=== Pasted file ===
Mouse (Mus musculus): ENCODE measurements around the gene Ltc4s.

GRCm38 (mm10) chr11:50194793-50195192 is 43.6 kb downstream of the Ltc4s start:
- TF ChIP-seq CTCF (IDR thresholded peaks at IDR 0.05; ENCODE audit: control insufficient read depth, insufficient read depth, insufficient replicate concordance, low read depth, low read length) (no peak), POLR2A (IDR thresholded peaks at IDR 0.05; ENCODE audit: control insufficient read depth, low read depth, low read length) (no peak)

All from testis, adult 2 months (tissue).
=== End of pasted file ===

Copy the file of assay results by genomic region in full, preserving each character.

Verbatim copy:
Mouse (Mus musculus): ENCODE measurements around the gene Ltc4s.

GRCm38 (mm10) chr11:50194793-50195192 is 43.6 kb downstream of the Ltc4s start:
- TF ChIP-seq CTCF (IDR thresholded peaks at IDR 0.05; ENCODE audit: control insufficient read depth, insufficient read depth, insufficient replicate concordance, low read depth, low read length) (no peak), POLR2A (IDR thresholded peaks at IDR 0.05; ENCODE audit: control insufficient read depth, low read depth, low read length) (no peak)

All from testis, adult 2 months (tissue).